Analytics is changing the world. The impact of AI is clearly visible across various industries. Unlike earlier, when most of the analysis was descriptive in nature (dashboard and reporting), modern AI is mostly prescriptive. Analytics is making in-roads into very niche domains, ranging from medical research, fraud detections, predictive maintenance, etc. Most of the data scientists solving these problems are not domain experts and hence don’t have a deep understanding of data. In this blog, we will open a discussion to explore the right approach for solving such problems using datacentric AI.
As the 80/20 rule states, 80% of the entire analytics lifecycle time is spent simply on finding, cleansing, and organizing data. The remaining 20% of the time is used for the algorithm, model, and coding. But, if you look at the skill set of such analytics projects (or organizations), it is mostly centered on ML models, coding, algorithms, and hyperparameter tunings. This is the gap that we would like to discuss in this blog.
A quick glance at all the recent activity in the analytics space will point to the fact that most of the research, debates, and conversations are happening toward improving the ML Models, their algorithms and hyperparameters by a small delta. But data-centric tools and technologies are lagging far behind. So the gap is evident. More than 90% of time and effort is spent on improving the ML models (algorithms and hyperparameters) and merely 5-10% effort is spent on data pre-processing. As per our experience in this domain, we have seen a similar trend. It is not the lack of good algorithms or ML model fine-tuning capabilities that are restricting us from building better ML models, but the size, interpretation, and pre-processing of training data. If, as data scientists, we get a good volume of clean and meaningful data, any reasonable algorithms code from the internet will be able to generate a good accuracy model.
Some of the common issues with data that need to be investigated to get better ML models are as follows:
- Scattered data
One of the most common issues with data is that it is scattered across varied systems and different formats and schemas. Accessing this data and preparing it for ML is a tedious process and demands specialized skills.
- Labeling subjectivity
For a supervised learning problem, there is a need to label the data correctly and efficiently. Now, labeling might be a simple job or a very complex one depending on what domain you are targeting. Access to SME (Subject Matter Experts) might be a challenge, or they might become a bottleneck in the entire pipeline.
- Data size
Depending on the problem at hand, there might be small or large samples. For example, you can easily get a lot of data on the phone users or internet users in an area to do some analysis. But if you are looking for a medical diagnostic use case for a rare disease, then the samples might not be too many. So, it is always better to have a huge set of data to perform a better ML Model training. Another option can be to create synthetic data for training purposes.
- Data balance
For an ML model to do better training, it is recommended to have balanced data set. For each category or a classification model that needs training, there should be sufficient data points. For example, if you are looking to create a mail classification model, there might be loads of samples of useful mails, but a very less number of spam mails to train the ML model on.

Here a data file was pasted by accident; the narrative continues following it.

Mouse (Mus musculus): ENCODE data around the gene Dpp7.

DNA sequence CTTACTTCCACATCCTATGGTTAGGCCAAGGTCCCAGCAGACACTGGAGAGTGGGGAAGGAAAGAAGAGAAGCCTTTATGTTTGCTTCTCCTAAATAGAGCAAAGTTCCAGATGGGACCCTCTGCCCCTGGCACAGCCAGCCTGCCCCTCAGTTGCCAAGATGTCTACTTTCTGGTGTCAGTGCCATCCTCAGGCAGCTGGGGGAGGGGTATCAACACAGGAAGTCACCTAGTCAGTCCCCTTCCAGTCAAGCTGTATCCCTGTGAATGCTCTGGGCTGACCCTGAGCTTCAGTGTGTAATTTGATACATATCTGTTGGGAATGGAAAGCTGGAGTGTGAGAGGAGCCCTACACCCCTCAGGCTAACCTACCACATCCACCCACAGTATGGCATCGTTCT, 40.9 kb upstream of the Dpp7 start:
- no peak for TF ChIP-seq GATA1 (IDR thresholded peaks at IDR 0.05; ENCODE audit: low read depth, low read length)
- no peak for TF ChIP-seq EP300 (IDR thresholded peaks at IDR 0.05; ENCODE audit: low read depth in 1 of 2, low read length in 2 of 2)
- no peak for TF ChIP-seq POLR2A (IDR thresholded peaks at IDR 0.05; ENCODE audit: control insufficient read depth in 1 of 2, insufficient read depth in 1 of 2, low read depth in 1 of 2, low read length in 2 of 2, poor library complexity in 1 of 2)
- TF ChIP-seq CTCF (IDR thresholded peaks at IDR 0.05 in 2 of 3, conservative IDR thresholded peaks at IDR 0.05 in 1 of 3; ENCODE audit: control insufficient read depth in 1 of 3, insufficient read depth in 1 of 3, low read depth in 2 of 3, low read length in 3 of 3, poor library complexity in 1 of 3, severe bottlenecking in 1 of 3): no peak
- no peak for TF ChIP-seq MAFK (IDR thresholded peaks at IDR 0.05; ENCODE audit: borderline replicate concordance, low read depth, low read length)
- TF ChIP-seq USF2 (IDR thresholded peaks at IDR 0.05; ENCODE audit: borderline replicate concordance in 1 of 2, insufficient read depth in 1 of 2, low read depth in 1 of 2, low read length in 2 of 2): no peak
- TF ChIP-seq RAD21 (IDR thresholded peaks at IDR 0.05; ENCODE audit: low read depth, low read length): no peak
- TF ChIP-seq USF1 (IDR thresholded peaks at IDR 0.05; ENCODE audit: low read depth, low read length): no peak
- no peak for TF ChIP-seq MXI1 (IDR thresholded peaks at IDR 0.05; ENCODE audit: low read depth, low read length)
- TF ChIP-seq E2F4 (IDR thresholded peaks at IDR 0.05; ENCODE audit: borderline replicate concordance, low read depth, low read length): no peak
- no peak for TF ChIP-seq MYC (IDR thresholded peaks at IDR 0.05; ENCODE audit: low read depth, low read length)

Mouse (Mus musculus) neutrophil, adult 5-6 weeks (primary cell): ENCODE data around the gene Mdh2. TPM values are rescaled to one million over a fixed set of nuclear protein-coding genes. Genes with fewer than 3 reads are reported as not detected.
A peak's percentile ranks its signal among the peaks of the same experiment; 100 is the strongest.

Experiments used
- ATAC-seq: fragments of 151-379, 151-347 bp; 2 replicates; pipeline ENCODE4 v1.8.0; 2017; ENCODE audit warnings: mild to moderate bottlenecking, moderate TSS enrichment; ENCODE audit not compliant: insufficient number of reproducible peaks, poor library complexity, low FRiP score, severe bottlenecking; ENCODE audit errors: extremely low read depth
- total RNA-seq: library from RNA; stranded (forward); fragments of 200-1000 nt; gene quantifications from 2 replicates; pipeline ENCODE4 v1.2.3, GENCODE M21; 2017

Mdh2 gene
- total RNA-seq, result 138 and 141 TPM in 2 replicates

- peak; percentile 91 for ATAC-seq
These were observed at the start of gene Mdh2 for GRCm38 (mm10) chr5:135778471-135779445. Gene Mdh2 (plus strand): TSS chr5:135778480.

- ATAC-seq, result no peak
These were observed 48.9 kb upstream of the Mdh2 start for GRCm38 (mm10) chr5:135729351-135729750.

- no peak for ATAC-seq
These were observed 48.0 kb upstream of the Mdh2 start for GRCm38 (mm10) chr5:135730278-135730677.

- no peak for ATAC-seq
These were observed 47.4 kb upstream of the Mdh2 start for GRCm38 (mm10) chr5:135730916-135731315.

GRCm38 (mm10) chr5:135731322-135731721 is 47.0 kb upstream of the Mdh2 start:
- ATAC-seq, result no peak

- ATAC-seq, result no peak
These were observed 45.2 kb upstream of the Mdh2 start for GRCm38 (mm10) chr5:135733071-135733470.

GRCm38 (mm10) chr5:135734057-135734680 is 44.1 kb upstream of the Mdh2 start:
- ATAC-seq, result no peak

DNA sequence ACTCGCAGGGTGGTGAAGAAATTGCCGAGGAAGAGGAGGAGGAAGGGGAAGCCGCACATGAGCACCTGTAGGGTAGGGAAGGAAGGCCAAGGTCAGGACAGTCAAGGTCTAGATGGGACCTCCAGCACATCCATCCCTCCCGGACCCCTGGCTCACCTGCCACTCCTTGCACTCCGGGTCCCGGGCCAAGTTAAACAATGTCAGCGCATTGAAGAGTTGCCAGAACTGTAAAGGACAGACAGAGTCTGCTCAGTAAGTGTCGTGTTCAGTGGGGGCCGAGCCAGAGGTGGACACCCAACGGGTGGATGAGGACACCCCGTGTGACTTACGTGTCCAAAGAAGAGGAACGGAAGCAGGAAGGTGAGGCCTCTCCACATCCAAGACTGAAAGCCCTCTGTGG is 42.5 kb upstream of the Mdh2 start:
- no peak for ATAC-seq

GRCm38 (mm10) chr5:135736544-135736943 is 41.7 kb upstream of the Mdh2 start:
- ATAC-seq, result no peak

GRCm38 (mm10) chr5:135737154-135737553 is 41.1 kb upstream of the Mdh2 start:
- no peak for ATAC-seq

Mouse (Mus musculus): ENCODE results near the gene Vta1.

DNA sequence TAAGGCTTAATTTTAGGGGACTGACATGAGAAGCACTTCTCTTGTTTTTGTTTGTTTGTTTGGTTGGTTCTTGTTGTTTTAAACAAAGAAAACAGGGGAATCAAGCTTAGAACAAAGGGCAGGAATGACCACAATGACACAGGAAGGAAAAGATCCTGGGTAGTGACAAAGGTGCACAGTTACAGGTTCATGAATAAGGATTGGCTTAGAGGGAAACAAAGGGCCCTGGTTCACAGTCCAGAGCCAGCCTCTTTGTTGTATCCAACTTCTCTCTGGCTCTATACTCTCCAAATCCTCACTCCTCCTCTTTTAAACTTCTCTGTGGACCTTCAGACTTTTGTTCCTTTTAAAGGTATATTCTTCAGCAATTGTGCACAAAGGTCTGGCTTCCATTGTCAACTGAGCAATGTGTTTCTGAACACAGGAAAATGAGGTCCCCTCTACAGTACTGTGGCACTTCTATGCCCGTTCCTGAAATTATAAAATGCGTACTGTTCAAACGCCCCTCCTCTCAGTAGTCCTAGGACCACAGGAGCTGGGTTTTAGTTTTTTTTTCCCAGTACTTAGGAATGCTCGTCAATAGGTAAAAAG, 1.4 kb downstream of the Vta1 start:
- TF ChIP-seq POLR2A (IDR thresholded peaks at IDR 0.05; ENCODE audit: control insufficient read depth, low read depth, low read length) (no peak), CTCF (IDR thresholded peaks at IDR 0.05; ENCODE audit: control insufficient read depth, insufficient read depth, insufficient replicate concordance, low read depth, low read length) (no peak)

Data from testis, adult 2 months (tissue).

- Data drift
Data tends to drift based on time, location, and loads of other factors. For example, sales in the store during the entire year follow a trend. All the various ups and downs should be captured in the data used for training purposes. If there is a drift happening after training of ML Model, then the model should be re-trained on new data.
So basically, the intent and recommendation is to move from “HUGE data to CONSISTENT data”
- Consistency in definition – Y should be defined clearly to assist in better labeling
- All categories (or Classes) should be sufficiently represented – X data set balanced
- Timely feedback on production data drift
- An optimum data size for the model to be trained effectively
Based on the above analysis, we recommend that AI developers shift their attention from model and algorithm to quality of data. Once the ML model is trained, the data scientists are benchmarking and checking the efficiency and accuracy of the model. If they find that the accuracy is not up to the mark and can be improved further, generally, they will start looking at changing the algorithm for training or fine-tuning the parameters of the already existing algorithm. This is a tedious process and results in only a very small improvement, if any. The alternate and recommended approach can be used to improve the data quality and leave the algorithm as static. In most cases, the “data-centric” approach has yielded better results.
Benefits of a datacentric approach
- Cheaper – lesser effort by data scientists. Lesser compute used
- Less time-consuming
- Easier to understand and fix
When a data-centric approach can’t be used?
- When data is coming from an external entity and we do not have a sufficient understanding of the data
- Expensive – if the SMEs needed for data labeling are rare and expensive to hire
- Synthetic data – this approach sometimes requires huge computing power and is hence expensive
So, it is clearly evident that the quality of training data (or input data) using a datacentric approach has a direct and huge impact on training an ML model. But, before adopting the datacentric ML model, we must ensure that there are proper quality checks in place to ensure that the data is of the highest quality and standard. In conclusion, if we use the analogy of an AI project as a car, then the clean high-quality data is the fuel that is needed for the AI project to run and succeed.